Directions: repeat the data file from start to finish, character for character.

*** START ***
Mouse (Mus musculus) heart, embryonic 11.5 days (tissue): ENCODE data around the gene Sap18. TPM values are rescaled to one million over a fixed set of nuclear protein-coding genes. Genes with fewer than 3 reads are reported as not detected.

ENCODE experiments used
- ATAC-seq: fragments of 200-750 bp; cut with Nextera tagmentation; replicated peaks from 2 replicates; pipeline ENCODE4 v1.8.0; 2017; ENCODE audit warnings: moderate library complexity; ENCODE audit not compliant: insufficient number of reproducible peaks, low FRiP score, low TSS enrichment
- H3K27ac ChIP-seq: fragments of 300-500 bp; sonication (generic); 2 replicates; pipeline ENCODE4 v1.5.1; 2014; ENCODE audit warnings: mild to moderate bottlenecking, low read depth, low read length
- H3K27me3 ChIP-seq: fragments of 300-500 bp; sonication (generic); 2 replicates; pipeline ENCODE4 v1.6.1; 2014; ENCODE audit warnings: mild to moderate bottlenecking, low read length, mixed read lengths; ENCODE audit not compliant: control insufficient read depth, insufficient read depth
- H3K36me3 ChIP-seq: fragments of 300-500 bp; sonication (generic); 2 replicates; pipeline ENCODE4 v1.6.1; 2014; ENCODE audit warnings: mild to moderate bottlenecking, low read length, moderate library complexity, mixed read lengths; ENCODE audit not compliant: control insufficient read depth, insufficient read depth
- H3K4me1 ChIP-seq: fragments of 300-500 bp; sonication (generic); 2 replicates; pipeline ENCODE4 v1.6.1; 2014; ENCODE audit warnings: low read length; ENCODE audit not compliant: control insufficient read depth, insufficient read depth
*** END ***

Mouse (Mus musculus) heart, embryonic 11.5 days (tissue): ENCODE data around the gene Sap18. TPM values are rescaled to one million over a fixed set of nuclear protein-coding genes. Genes with fewer than 3 reads are reported as not detected.

ENCODE experiments used
- ATAC-seq: fragments of 200-750 bp; cut with Nextera tagmentation; replicated peaks from 2 replicates; pipeline ENCODE4 v1.8.0; 2017; ENCODE audit warnings: moderate library complexity; ENCODE audit not compliant: insufficient number of reproducible peaks, low FRiP score, low TSS enrichment
- H3K27ac ChIP-seq: fragments of 300-500 bp; sonication (generic); 2 replicates; pipeline ENCODE4 v1.5.1; 2014; ENCODE audit warnings: mild to moderate bottlenecking, low read depth, low read length
- H3K27me3 ChIP-seq: fragments of 300-500 bp; sonication (generic); 2 replicates; pipeline ENCODE4 v1.6.1; 2014; ENCODE audit warnings: mild to moderate bottlenecking, low read length, mixed read lengths; ENCODE audit not compliant: control insufficient read depth, insufficient read depth
- H3K36me3 ChIP-seq: fragments of 300-500 bp; sonication (generic); 2 replicates; pipeline ENCODE4 v1.6.1; 2014; ENCODE audit warnings: mild to moderate bottlenecking, low read length, moderate library complexity, mixed read lengths; ENCODE audit not compliant: control insufficient read depth, insufficient read depth
- H3K4me1 ChIP-seq: fragments of 300-500 bp; sonication (generic); 2 replicates; pipeline ENCODE4 v1.6.1; 2014; ENCODE audit warnings: low read length; ENCODE audit not compliant: control insufficient read depth, insufficient read depth